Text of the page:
On Saturday 2nd June 2018, a fundraising concert was held at St Michael and All Angels to raise money to send to its link parish in Newala, Tanzania. It was a really enjoyable evening which overall raised £905.30. This money will go towards worthwhile projects to support poor people in Newala, such as buying water harvesting tanks, repairing the Newala Diocese tractor and buying grain to provide porridge breakfasts in schools.

Verity Beards-Jones (the concert organiser, previously a student at Chetham’s School of Music) was joined by Martha Cullen and Ethan Mitchell (students at the RNCM), Jonnie Gait (Music Director at the church) and other musicians from St Michael’s to perform a varied programme of both solo and ensemble pieces. The programme included pieces on piano, saxophone, flute, organ, cello and violin. At the end of the concert, the performers were joined by other members of the St Michael’s Kaleidoscope music band to play an arrangement of A Million Dreams from The Greatest Showman together.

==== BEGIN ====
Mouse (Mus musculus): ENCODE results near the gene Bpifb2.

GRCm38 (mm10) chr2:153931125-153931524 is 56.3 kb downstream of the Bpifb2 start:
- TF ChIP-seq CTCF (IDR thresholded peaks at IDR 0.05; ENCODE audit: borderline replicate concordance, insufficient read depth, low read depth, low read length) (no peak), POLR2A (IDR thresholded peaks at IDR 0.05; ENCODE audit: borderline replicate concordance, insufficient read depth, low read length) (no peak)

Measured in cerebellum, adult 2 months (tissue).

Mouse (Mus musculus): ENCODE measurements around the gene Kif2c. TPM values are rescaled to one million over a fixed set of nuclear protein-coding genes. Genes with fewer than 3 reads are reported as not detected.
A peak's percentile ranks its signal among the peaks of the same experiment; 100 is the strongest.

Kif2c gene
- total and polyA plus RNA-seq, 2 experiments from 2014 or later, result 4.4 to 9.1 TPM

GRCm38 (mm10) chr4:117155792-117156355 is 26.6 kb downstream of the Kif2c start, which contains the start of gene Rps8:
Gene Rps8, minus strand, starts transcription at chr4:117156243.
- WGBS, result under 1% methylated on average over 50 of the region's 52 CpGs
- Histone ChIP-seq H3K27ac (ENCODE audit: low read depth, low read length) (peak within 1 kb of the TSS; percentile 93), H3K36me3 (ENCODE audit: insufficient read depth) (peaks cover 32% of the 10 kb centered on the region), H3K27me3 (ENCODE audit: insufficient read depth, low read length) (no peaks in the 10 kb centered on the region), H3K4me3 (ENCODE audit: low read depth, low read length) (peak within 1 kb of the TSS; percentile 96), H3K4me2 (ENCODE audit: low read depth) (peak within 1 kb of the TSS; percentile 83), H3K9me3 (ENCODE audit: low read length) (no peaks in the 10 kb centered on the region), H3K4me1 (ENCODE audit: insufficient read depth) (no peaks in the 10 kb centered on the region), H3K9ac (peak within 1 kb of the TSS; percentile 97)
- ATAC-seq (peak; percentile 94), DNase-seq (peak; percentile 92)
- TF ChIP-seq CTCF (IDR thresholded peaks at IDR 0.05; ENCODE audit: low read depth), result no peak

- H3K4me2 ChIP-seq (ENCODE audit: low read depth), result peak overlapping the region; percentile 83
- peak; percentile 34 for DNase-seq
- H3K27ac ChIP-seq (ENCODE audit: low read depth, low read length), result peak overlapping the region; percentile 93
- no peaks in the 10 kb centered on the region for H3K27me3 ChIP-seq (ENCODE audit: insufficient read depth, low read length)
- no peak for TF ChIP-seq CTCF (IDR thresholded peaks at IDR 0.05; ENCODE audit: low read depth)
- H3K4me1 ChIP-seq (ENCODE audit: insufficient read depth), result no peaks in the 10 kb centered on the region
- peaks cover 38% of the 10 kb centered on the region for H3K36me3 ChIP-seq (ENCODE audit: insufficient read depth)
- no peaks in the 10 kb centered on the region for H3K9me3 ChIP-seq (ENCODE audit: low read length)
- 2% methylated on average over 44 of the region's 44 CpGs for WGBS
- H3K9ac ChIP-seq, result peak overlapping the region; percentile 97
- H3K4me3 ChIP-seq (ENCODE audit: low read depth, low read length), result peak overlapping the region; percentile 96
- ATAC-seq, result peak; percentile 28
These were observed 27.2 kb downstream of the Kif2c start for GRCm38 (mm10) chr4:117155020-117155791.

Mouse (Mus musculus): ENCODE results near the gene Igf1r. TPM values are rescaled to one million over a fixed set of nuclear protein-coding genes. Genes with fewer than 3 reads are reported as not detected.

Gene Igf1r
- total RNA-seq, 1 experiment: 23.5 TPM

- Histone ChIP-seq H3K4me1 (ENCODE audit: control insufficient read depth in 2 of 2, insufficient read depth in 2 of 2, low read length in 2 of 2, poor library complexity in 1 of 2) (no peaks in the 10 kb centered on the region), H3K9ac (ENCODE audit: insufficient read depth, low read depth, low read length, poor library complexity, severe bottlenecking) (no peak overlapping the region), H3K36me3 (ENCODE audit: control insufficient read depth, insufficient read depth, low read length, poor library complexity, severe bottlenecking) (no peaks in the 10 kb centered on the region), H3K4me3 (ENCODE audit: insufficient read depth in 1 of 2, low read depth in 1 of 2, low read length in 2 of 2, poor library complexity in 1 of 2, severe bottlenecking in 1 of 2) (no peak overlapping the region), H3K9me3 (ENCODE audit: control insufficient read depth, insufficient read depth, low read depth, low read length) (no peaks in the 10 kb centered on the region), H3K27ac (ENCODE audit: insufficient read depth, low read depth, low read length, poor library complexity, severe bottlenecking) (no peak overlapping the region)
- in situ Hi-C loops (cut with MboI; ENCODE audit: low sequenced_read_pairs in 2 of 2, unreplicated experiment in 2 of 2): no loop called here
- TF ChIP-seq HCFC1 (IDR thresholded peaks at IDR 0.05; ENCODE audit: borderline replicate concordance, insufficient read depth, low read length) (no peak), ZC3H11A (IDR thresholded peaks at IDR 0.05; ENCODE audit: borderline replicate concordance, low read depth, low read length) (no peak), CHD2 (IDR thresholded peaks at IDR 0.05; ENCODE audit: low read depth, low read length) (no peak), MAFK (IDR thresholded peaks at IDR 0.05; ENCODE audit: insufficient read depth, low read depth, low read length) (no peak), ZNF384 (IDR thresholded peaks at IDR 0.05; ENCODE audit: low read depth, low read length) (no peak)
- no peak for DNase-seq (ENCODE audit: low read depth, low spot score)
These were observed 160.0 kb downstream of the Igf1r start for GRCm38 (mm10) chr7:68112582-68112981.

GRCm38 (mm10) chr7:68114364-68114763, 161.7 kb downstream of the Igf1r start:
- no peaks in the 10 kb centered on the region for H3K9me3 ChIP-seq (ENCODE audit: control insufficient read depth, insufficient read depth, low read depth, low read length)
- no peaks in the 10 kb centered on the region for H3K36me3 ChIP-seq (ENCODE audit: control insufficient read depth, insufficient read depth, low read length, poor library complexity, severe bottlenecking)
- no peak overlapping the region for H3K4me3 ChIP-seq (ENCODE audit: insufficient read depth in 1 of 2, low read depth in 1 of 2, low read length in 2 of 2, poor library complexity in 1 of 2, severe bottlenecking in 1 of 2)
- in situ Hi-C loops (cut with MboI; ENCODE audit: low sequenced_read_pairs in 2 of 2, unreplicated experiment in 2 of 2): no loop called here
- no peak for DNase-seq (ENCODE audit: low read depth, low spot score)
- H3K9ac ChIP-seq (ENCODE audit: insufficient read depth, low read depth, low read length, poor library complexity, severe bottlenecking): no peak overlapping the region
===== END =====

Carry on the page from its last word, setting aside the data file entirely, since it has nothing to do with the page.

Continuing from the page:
Information about current Newala projects was on display in the parish centre during the interval, where refreshments were provided and a well-supported homemade cake sale increased the funds raised. The whole evening was really well attended by a wonderful audience.

RAF 100 Celebration

On Sunday 1st July, Bramhall Parish Church will play host to a special service of celebration to mark 100 years of the RAF.

Whilst Bramhall has never been directly linked with the RAF, with Woodford Aerodrome being just down the road, we felt it an important milestone to mark.

All are welcome to join us to commemorate, celebrate and inspire.

Ministers Message – June

Ordinary Time

Thus, it was declared: you have celebrated enough – now you shall observe ordinary time. With the arrival of Trinity Sunday last week, the church’s year now moves to a period called ordinary time. This has led me to ponder what does it mean to be ordinary?